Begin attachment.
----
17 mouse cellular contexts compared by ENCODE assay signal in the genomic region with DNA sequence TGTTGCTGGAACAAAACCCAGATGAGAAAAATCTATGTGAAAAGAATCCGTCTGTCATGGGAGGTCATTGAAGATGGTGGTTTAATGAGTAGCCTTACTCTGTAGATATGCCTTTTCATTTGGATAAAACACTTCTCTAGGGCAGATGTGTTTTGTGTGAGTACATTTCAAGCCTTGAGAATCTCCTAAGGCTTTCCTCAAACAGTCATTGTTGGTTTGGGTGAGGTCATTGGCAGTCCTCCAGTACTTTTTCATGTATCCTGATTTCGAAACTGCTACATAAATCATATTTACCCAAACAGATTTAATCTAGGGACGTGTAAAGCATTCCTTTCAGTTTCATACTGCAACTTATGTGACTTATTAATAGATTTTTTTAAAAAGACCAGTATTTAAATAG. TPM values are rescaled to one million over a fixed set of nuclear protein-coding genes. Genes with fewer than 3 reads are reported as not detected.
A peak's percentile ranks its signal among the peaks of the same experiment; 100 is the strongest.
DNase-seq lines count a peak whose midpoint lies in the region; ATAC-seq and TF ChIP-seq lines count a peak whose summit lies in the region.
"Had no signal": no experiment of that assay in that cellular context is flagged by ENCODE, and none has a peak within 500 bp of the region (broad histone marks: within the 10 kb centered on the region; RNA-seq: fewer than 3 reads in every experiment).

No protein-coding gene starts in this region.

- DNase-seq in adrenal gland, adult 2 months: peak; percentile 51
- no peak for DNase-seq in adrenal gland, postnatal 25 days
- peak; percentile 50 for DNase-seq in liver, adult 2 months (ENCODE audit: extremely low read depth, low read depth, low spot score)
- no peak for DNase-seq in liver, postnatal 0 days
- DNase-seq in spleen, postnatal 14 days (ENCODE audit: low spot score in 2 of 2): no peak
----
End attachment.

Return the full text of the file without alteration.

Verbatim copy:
17 mouse cellular contexts compared by ENCODE assay signal in the genomic region with DNA sequence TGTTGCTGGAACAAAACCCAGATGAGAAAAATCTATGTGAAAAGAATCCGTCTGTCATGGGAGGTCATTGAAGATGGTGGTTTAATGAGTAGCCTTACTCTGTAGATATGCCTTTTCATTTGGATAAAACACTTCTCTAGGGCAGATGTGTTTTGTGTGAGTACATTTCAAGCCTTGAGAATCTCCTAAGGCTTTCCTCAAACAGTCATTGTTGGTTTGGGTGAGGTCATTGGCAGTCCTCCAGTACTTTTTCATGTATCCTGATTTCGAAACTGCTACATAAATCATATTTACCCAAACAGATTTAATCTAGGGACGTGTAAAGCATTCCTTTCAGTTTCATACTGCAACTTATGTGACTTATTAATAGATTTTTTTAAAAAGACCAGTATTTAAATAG. TPM values are rescaled to one million over a fixed set of nuclear protein-coding genes. Genes with fewer than 3 reads are reported as not detected.
A peak's percentile ranks its signal among the peaks of the same experiment; 100 is the strongest.
DNase-seq lines count a peak whose midpoint lies in the region; ATAC-seq and TF ChIP-seq lines count a peak whose summit lies in the region.
"Had no signal": no experiment of that assay in that cellular context is flagged by ENCODE, and none has a peak within 500 bp of the region (broad histone marks: within the 10 kb centered on the region; RNA-seq: fewer than 3 reads in every experiment).

No protein-coding gene starts in this region.

- DNase-seq in adrenal gland, adult 2 months: peak; percentile 51
- no peak for DNase-seq in adrenal gland, postnatal 25 days
- peak; percentile 50 for DNase-seq in liver, adult 2 months (ENCODE audit: extremely low read depth, low read depth, low spot score)
- no peak for DNase-seq in liver, postnatal 0 days
- DNase-seq in spleen, postnatal 14 days (ENCODE audit: low spot score in 2 of 2): no peak